Some veteran Detroit Tiger players, including second baseman Lou Whitaker, tried to downplay the importance of this weekend's series against the Toronto Blue Jays.
But they aren't convincing themselves or the Detroit fans.
So when Tony Phillips provided the power and John Cerutti the pitching, the fans were in a festive mood Friday night at Detroit.
The Blue Jays, who blew the 1987 pennant to the Tigers the last week of the season, have lost eight of their last nine.
Cerutti, who spent the previous five seasons with the Blue Jays, won only his second game for the Tigers. The 31-year-old left-hander pitched eight innings, giving up six hits and both runs.
"We've got this game behind us," Cerutti said. "We just want to continue to play well and keep the pressure on them."
Phillips, the only Tiger batting at least .300, hit his 15th home run in the first inning, then singled home the go-ahead run in the eighth when the Tigers scored three runs.
"It's really too early to call this a crucial series," Whitaker said. "There are still 45 games left. A lot can happen between now and the end of the season."
Blue Jay Manager Cito Gaston denied his club felt any pressure.
"We're not shaken at all," he said. "We'll be back here tomorrow night to play them again."
With the score tied, 2-2, Milt Cuyler singled to open the eighth and took second when left fielder Candy Maldonado misplayed the ball for an error. Phillips singled home the tiebreaking run. After two walks loaded the bases, Travis Fryman singled home two more runs.
Minnesota 5, Oakland 4--The Twins' chances of winning at Minneapolis didn't appear good in the ninth inning.
Jose Canseco had hit two home runs and the Athletics, leading, 4-2, brought Dennis Eckersley in to protect the lead. But Eckersley gave up a single to Chili Davis, a double to Randy Bush and a single to Mike Pagliarulo as the Twins tied the score.
The Twins won it in the 12th inning against Gene Nelson to take a 2 1/2-game lead in the West. Oakland dropped five games back.
Chuck Knoblauch doubled with one out, went to third on Kirby Puckett's infield single and raced home on Kent Hrbek's slow roller.
Canseco homered in the fourth and sixth. He has 33 and is one behind major league leader Cecil Fielder.
Boston 3, Kansas City 2--The Red Sox don't think it's too early to start talking about winning the pennant. Ten days ago the Red Sox trailed the Blue Jays by 11 1/2 games and were starting to make plans for next season.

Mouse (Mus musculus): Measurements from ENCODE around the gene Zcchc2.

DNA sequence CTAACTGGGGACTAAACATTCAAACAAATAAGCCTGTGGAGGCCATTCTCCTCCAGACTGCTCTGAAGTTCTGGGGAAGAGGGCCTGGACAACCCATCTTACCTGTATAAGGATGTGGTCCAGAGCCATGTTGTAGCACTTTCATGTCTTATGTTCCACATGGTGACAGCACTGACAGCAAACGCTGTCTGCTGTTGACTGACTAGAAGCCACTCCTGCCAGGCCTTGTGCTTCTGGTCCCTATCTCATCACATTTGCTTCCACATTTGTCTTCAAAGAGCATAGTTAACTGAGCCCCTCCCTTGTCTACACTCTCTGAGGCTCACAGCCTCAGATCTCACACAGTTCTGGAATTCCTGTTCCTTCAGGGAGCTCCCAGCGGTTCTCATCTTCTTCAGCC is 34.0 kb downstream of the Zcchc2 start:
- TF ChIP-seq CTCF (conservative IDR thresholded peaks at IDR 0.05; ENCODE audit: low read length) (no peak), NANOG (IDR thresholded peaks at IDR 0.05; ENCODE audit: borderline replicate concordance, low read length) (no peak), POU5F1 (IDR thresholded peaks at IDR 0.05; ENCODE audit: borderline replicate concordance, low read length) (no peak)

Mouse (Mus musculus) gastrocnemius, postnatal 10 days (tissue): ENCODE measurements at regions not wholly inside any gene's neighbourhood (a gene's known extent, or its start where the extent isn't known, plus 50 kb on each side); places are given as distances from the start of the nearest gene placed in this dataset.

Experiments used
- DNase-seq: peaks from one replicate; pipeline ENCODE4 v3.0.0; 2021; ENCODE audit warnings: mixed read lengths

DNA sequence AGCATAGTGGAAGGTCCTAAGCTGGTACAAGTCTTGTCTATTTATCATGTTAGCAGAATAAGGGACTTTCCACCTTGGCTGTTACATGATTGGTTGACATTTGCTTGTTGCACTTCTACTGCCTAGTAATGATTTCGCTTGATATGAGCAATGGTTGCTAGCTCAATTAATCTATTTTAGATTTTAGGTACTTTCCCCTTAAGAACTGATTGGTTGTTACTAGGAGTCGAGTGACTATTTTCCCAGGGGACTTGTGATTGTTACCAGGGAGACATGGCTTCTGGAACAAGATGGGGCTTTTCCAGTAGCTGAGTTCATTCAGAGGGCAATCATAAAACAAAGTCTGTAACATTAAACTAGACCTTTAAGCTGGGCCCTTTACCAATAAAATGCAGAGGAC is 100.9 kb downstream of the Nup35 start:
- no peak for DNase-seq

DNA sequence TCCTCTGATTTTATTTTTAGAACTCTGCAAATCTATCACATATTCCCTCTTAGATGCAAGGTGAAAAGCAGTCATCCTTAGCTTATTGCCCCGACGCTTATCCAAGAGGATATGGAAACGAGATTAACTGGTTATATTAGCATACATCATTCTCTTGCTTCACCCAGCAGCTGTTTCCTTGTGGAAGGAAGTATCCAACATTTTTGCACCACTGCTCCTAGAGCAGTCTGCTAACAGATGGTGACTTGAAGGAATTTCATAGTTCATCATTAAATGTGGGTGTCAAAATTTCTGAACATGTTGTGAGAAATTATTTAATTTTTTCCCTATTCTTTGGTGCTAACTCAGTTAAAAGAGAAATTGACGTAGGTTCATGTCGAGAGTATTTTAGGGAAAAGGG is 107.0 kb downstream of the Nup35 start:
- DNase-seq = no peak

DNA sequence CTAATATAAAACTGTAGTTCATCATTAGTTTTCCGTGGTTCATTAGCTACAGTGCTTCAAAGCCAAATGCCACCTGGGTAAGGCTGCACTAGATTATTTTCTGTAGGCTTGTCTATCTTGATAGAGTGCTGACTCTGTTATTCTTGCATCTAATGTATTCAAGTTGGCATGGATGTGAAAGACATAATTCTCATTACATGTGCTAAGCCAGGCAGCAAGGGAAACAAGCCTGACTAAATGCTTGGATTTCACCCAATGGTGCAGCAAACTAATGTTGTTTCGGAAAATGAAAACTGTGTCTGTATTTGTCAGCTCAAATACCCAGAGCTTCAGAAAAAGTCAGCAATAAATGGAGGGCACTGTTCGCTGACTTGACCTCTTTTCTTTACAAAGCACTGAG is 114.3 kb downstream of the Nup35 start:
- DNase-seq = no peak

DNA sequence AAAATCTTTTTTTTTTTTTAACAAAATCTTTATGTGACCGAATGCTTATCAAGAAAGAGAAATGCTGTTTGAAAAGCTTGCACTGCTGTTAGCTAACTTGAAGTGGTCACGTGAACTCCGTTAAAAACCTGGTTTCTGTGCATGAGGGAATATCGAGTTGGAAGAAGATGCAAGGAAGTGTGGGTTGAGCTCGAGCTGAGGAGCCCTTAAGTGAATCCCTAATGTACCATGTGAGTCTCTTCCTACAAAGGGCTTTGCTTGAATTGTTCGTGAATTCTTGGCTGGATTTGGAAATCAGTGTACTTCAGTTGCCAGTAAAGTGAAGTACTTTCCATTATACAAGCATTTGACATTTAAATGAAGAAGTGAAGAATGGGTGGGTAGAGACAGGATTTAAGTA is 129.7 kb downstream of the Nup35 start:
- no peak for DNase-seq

Suddenly, though, everything has changed.
Rookie Phil Plantier hit his first major league home run, a two-run shot in the eighth inning at Boston that gave the Red Sox their fourth victory in a row and eighth in the last nine games.
The Red Sox are only 4 1/2 games out of first place.
Red Sox starter Roger Clemens, 1-3 since the All-Star break, gave up five hits and struck out five in seven innings, but he and Royal starter Bret Saberhagen departed with the score tied, 1-1. Saberhagen also gave up five hits, but struck out only one.
Alvarez, who pitched a no-hitter Sunday at Baltimore, lost his bid for back-to-back no-hitters on a third-inning bunt single by Pat Kelly.
Mattingly singled to knock Alvarez out of the game in the fifth, then singled to start a two-run rally that brought the Yankees from behind in the eighth.
Pascual Perez, just off the disabled list, made his first start since May 31. He gave up four runs and seven hits in four innings.
Milwaukee 8, Baltimore 5--Paul Molitor, a contender for the battling title, had two hits and drove in three runs at Milwaukee to lead the Brewers.
Molitor, who raised his average to .333, helped Don August beat the Orioles for the fifth time in a row. August (9-5) gave up four runs and 10 hits in 6 1/3 innings.
Roy Smith (5-4) gave up four runs and seven hits in 2 1/3 innings. Leo Gomez of the Orioles homered for the third consecutive game and hit a three-run homer for the second day in a row.
Texas 5-9, Cleveland 3-13--Juan Gonzalez homered and doubled to help the Rangers end a five-game losing streak in the first game of a doubleheader at Cleveland.
But in the second game, third baseman Dean Palmer, who earlier hit a three-run home run, committed a three-base error on Carlos Baerga's bases-loaded grounder in the seventh inning.
With the score tied, 8-8, the Indians took the lead when Kenny Rogers walked Luis Lopez with the bases loaded. Baerga then grounded to third. Palmer, trying for a force at second, threw the ball into right field and three runs scored.